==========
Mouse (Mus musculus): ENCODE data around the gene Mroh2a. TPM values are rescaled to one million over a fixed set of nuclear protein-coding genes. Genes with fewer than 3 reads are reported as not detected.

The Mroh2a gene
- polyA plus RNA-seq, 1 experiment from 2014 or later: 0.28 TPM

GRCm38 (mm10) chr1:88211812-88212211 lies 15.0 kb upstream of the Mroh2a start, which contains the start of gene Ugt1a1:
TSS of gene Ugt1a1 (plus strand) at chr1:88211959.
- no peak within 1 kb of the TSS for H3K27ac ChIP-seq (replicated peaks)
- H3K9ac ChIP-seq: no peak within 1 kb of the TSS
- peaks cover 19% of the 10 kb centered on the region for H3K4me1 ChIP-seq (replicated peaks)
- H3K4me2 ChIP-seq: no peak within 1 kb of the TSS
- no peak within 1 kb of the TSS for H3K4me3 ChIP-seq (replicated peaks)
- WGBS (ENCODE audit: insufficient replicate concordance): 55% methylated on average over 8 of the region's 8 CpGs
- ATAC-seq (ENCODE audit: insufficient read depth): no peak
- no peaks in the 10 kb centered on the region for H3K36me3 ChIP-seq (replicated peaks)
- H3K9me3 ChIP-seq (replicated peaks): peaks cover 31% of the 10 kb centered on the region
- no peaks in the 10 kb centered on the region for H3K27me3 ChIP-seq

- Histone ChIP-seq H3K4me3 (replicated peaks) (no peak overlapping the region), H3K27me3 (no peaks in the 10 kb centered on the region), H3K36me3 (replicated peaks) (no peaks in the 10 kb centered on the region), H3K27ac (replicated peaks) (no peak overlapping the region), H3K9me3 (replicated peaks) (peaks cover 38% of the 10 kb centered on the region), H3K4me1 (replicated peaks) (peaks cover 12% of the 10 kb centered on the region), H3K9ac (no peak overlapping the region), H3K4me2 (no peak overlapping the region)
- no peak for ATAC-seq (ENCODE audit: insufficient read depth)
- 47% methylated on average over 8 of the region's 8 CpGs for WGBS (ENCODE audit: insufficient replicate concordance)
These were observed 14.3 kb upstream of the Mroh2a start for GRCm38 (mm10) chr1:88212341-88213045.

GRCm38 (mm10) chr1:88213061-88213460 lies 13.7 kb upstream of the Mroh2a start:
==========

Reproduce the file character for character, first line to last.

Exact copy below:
Mouse (Mus musculus): ENCODE data around the gene Mroh2a. TPM values are rescaled to one million over a fixed set of nuclear protein-coding genes. Genes with fewer than 3 reads are reported as not detected.

The Mroh2a gene
- polyA plus RNA-seq, 1 experiment from 2014 or later: 0.28 TPM

GRCm38 (mm10) chr1:88211812-88212211 lies 15.0 kb upstream of the Mroh2a start, which contains the start of gene Ugt1a1:
TSS of gene Ugt1a1 (plus strand) at chr1:88211959.
- no peak within 1 kb of the TSS for H3K27ac ChIP-seq (replicated peaks)
- H3K9ac ChIP-seq: no peak within 1 kb of the TSS
- peaks cover 19% of the 10 kb centered on the region for H3K4me1 ChIP-seq (replicated peaks)
- H3K4me2 ChIP-seq: no peak within 1 kb of the TSS
- no peak within 1 kb of the TSS for H3K4me3 ChIP-seq (replicated peaks)
- WGBS (ENCODE audit: insufficient replicate concordance): 55% methylated on average over 8 of the region's 8 CpGs
- ATAC-seq (ENCODE audit: insufficient read depth): no peak
- no peaks in the 10 kb centered on the region for H3K36me3 ChIP-seq (replicated peaks)
- H3K9me3 ChIP-seq (replicated peaks): peaks cover 31% of the 10 kb centered on the region
- no peaks in the 10 kb centered on the region for H3K27me3 ChIP-seq

- Histone ChIP-seq H3K4me3 (replicated peaks) (no peak overlapping the region), H3K27me3 (no peaks in the 10 kb centered on the region), H3K36me3 (replicated peaks) (no peaks in the 10 kb centered on the region), H3K27ac (replicated peaks) (no peak overlapping the region), H3K9me3 (replicated peaks) (peaks cover 38% of the 10 kb centered on the region), H3K4me1 (replicated peaks) (peaks cover 12% of the 10 kb centered on the region), H3K9ac (no peak overlapping the region), H3K4me2 (no peak overlapping the region)
- no peak for ATAC-seq (ENCODE audit: insufficient read depth)
- 47% methylated on average over 8 of the region's 8 CpGs for WGBS (ENCODE audit: insufficient replicate concordance)
These were observed 14.3 kb upstream of the Mroh2a start for GRCm38 (mm10) chr1:88212341-88213045.

GRCm38 (mm10) chr1:88213061-88213460 lies 13.7 kb upstream of the Mroh2a start: